- Share this article on Facebook
- Share this article on Twitter
- Share this article on Email
- Show additional share options
- Share this article on Print
- Share this article on Comment
- Share this article on Whatsapp
- Share this article on Linkedin
- Share this article on Reddit
- Share this article on Pinit
- Share this article on Tumblr
Raised in Vietnam in a relatively conservative household, Duc Tran never anticipated that he would grow up to be one of today’s most buzzed-about drag entertainers and a contestant on the latest season of VH1’s RuPaul’s Drag Race, the pinnacle of success for any queen. “I didn’t even know what being gay was until I moved to America,” the newly minted reality star tells The Hollywood Reporter. “But here I am today — living my full fantasy.”
Tran’s “full fantasy” is a woman named Plastique Tiara — his beloved drag persona whose highlight, contour and impeccable wig game could put any Kardashian-Jenner or beauty influencer to shame. Unlike many of the queens who have come before her, though, Plastique’s refined aesthetic wasn’t developed during countless late nights in dressing rooms at gay bars. Instead, the 21-year-old — who now lives in Dallas and considers herself among today’s “new generation” of drag queens — tells THR that social media is much in part to thank for her flawless glam.
“Nowadays, we have the internet, social media, YouTube, so we can learn every single trick in the book. Back in the day, if you wanted to see a drag queen, if you wanted to see a queen do their makeup, you had to go through the system,” she explains. “You had to go to the club, see them perform and somehow manage to get backstage to see where all the magic took place. Now, a lot of that magic is right there for you on social media. There’s so much more accessibility. YouTube is how I learned most of what I know.”
While she’s looked to Drag Race competitors from seasons past for instruction — “Miss Fame used to post the most amazing tutorials,” says Plastique — the young entertainer points out that gender nonconforming beauty bloggers like Patrick Starr were a main source of inspiration while crafting her signature “hyper-feminine, Asian Barbie” look.
“I follow Patrick a lot. And I listen to what he has to say because I’ve always valued his opinions about beauty. I’ve learned a lot of really good techniques from him,” Plastique says of the eccentric Instagram and YouTube personality who has painted an array of famous faces, including Kim Kardashian West and Paris Hilton, among others. “Patrick and I are also really good friends. And so many other young beauty gurus are still major inspiration for me.”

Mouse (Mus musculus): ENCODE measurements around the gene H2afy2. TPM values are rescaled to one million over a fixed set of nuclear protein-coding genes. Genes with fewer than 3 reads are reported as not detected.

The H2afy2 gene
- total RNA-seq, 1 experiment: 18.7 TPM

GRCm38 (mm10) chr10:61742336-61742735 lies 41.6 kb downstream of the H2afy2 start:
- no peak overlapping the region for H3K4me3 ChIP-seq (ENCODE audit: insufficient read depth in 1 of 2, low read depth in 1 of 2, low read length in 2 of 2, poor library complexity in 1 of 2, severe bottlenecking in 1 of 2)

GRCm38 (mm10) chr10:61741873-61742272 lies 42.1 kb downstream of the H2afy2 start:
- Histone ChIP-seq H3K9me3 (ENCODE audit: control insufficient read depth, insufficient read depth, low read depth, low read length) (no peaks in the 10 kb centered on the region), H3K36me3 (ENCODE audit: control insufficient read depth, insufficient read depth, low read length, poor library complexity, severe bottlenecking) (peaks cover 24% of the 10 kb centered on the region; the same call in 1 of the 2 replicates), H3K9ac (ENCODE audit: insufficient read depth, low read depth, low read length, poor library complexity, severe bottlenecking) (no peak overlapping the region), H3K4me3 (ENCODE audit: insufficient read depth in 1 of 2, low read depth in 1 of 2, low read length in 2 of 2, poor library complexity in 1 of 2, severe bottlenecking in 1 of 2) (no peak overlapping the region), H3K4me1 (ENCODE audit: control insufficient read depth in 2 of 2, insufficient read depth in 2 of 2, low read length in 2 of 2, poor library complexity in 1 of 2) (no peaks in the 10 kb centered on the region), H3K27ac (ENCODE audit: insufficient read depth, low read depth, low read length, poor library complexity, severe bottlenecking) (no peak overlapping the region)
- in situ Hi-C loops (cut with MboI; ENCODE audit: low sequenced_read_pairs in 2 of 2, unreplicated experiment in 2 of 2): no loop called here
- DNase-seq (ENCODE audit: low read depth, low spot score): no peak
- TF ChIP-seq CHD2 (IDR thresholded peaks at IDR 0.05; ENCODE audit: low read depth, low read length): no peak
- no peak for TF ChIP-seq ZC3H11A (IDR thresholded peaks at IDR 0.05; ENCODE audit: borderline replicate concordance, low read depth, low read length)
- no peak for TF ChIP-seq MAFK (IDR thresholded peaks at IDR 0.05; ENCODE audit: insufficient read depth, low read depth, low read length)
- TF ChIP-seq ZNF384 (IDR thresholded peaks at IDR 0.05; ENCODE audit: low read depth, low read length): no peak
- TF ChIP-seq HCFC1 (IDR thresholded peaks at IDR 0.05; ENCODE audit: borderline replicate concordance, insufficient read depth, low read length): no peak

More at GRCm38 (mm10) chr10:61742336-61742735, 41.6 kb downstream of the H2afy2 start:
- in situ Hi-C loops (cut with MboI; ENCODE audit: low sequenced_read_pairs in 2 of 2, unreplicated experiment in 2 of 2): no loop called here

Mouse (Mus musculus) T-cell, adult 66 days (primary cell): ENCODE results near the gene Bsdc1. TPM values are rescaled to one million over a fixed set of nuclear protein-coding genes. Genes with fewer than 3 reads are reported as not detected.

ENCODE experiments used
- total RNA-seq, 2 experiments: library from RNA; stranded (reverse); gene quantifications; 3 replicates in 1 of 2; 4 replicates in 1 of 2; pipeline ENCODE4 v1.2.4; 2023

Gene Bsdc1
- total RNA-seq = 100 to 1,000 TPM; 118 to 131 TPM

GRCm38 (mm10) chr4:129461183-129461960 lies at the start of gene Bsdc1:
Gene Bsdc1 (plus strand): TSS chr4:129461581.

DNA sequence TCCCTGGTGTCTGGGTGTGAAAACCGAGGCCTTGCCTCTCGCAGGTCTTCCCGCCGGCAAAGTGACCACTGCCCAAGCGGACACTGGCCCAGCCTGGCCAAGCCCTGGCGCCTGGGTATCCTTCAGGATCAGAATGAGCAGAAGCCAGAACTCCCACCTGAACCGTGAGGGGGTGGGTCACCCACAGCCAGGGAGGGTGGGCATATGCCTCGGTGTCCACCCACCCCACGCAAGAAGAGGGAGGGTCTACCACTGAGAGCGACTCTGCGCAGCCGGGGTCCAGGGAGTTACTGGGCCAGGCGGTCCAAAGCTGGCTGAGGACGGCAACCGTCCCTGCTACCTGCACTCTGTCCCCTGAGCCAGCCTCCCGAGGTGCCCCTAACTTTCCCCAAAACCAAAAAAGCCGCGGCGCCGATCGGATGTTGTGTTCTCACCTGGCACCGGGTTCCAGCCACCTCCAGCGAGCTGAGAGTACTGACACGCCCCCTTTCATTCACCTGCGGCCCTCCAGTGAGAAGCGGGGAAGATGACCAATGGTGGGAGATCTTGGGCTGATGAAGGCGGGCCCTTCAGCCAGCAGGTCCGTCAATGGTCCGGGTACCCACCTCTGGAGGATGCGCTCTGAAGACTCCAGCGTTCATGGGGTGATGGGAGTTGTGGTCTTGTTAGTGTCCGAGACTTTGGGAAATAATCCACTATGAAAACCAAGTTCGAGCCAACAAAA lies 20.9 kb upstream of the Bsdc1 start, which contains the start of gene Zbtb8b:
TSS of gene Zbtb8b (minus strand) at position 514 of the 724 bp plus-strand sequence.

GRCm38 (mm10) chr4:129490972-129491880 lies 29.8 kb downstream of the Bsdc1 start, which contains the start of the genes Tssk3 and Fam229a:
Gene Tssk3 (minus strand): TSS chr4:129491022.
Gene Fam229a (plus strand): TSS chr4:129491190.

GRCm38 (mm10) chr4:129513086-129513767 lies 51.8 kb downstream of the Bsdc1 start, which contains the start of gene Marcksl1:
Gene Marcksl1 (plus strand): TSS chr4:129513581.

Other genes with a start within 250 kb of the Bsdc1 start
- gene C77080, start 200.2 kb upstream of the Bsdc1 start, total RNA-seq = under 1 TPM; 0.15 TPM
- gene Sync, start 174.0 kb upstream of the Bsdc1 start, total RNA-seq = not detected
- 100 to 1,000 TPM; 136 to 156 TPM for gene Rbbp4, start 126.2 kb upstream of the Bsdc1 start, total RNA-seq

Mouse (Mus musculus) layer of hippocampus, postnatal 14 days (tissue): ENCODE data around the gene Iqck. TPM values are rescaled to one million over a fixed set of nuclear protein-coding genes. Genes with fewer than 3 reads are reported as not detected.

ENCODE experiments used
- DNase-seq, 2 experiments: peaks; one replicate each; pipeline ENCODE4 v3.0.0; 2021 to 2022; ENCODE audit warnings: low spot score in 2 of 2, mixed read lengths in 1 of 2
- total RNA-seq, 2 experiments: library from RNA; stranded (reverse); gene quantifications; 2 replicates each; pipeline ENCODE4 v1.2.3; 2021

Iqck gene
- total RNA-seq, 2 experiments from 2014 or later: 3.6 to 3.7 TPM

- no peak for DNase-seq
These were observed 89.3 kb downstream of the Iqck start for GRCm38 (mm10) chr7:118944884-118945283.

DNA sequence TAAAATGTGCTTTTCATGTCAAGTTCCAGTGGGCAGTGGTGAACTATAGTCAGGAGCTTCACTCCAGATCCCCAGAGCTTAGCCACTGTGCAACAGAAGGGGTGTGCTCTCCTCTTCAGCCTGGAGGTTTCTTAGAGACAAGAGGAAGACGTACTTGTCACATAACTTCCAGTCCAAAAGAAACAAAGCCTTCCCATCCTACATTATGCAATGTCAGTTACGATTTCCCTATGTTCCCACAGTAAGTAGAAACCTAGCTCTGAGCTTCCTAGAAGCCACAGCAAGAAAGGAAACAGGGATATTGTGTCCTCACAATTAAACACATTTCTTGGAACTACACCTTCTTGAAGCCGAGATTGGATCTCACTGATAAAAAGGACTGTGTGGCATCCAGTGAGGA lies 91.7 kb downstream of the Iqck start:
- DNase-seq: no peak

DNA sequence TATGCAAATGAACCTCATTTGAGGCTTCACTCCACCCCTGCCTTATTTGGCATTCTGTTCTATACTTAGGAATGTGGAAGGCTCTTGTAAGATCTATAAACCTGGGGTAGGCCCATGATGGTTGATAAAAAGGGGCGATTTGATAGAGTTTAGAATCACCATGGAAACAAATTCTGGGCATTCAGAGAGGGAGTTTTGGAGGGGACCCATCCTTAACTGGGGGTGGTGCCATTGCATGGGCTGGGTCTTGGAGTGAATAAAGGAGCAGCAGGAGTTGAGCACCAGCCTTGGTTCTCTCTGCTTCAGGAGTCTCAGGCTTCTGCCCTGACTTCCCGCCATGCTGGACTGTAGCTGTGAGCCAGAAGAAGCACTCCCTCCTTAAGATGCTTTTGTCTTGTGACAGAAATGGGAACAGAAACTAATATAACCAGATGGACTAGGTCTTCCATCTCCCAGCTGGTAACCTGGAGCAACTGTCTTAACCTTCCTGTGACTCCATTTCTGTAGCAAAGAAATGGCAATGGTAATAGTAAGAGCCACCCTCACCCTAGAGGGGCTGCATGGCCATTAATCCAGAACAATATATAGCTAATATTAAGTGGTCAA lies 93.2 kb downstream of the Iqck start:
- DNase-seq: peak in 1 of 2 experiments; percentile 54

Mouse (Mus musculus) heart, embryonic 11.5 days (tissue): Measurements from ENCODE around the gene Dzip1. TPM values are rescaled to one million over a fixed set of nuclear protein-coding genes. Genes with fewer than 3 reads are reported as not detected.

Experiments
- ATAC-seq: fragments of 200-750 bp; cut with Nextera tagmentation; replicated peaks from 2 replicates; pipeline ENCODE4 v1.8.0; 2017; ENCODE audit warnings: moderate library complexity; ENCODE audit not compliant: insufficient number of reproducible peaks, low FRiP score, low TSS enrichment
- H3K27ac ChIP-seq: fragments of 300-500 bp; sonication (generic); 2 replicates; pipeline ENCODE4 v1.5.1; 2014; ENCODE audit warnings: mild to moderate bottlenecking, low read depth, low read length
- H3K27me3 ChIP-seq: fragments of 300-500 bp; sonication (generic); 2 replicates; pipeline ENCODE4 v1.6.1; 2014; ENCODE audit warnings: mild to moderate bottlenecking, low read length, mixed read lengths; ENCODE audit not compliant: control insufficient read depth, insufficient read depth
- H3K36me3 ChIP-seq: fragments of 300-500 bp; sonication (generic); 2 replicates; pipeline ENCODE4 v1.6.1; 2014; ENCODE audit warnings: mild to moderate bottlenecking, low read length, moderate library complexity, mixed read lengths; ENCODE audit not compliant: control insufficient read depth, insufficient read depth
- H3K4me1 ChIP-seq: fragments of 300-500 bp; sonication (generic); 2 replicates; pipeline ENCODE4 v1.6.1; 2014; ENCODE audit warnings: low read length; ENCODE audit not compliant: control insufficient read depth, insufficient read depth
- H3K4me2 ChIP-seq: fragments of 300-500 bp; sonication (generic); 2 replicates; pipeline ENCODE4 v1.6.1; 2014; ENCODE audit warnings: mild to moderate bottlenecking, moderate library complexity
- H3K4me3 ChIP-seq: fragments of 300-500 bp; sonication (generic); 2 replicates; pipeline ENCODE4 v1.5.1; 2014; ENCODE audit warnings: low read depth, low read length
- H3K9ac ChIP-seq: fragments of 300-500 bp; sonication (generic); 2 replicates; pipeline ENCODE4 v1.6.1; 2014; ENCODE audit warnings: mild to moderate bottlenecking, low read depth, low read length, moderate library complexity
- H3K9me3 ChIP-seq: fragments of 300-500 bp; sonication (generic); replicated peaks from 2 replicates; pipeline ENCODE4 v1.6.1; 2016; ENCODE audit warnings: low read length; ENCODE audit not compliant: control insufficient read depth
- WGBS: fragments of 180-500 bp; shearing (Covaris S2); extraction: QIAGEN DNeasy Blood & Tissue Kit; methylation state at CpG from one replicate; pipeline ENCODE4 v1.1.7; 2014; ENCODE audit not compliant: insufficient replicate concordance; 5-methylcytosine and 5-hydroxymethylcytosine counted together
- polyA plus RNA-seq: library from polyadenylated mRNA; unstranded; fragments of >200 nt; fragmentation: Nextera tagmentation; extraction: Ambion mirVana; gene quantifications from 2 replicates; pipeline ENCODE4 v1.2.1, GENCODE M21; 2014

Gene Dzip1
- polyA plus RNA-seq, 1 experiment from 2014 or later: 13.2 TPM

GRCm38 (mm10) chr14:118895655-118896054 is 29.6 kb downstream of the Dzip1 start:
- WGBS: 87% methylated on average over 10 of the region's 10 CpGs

But that’s not to say Plastique hasn’t taken any tips from queens who can’t call themselves Gen Z — even if she’s done so indirectly. After all, as she notes, today’s hottest beauty trends are derived from decades-old drag culture. (RuPaul’s Drag Race, itself, premiered more than 10 years ago.)
“Contouring and highlighting, yanking the eye back and sharpening everything — especially those brows — girl, everything is stolen from drag queens!” Plastique says with a laugh. “In a way, it’s full circle. The beauty bloggers learned from the women who learned from the queens. We all borrow from each other. I love it.”
Though Plastique only needed an iPhone and a bag full of makeup to perfect her appearance, the performer — who currently boasts more than 460,000 Instagram followers — is well aware that her drag personality has greatly benefited from personal interaction with the queens who’ve helped pave the way, especially Drag Race‘s season five standout Alyssa Edwards.
“A few years ago, I was adopted into the Haus of Edwards. Alyssa’s my drag mother,” Plastique says of the Texas-based star who now fronts her own Netflix reality series, Dancing Queen. “Naturally, I’m a very quiet person. But Alyssa taught me how to really just embrace myself. I can’t thank her enough for bringing me into her world and showing me the ropes. I’m a look queen. But because of Alyssa, I’m also a dancing queen and, most importantly, a confidence queen.”
Below, Plastique Tiara talks more with THR about the evolution of drag, becoming a “Ru girl” after just one audition for the Emmy-winning show, as well as her goal to grace the pages of fashion magazines both in and out of drag.
What does it mean to be part of this “new generation” of drag?
These days, drag defies gender. You can be whatever you want to be. You can do whatever you want to do. It doesn’t matter. You don’t have to look a certain way in order to be accepted. I am part of the new generation, but I still think it’s very important to pay homage to the queens who have come before us. And it’s very, very important to remember where you come from and where drag really comes from. Aside from the glamour and the hair and the makeup and the costumes, the truth about drag is that it’s just about expressing yourself through the creative aspect of whatever you want it to be.
How does drag in Dallas compare to drag in Los Angeles or New York?
In Dallas, we go through pageants and the curriculum is very intense. It’s very hard, but at the same time, it trained me and molded me into the person and the performer that I am today. It’s important to go for something new and continue to grow and evolve. Pageants will push you out of your comfort zone, so I’m glad I did them.
Social media has definitely aided your career — both as a tool to learn and a means to promote yourself — but are there any downsides to it?
Social media can be a double-edged sword. The good thing about it is that everyone has a platform and you can create a platform out of nothing. You can build your audience and reach people out there who aspire to be like you or aspire to learn something from you. Sometimes it can be too much I feel with all the negative comments, but you’ve got to just let the good outweigh the bad.
When putting together looks, do you ever take into consideration whether they will perform well on social media?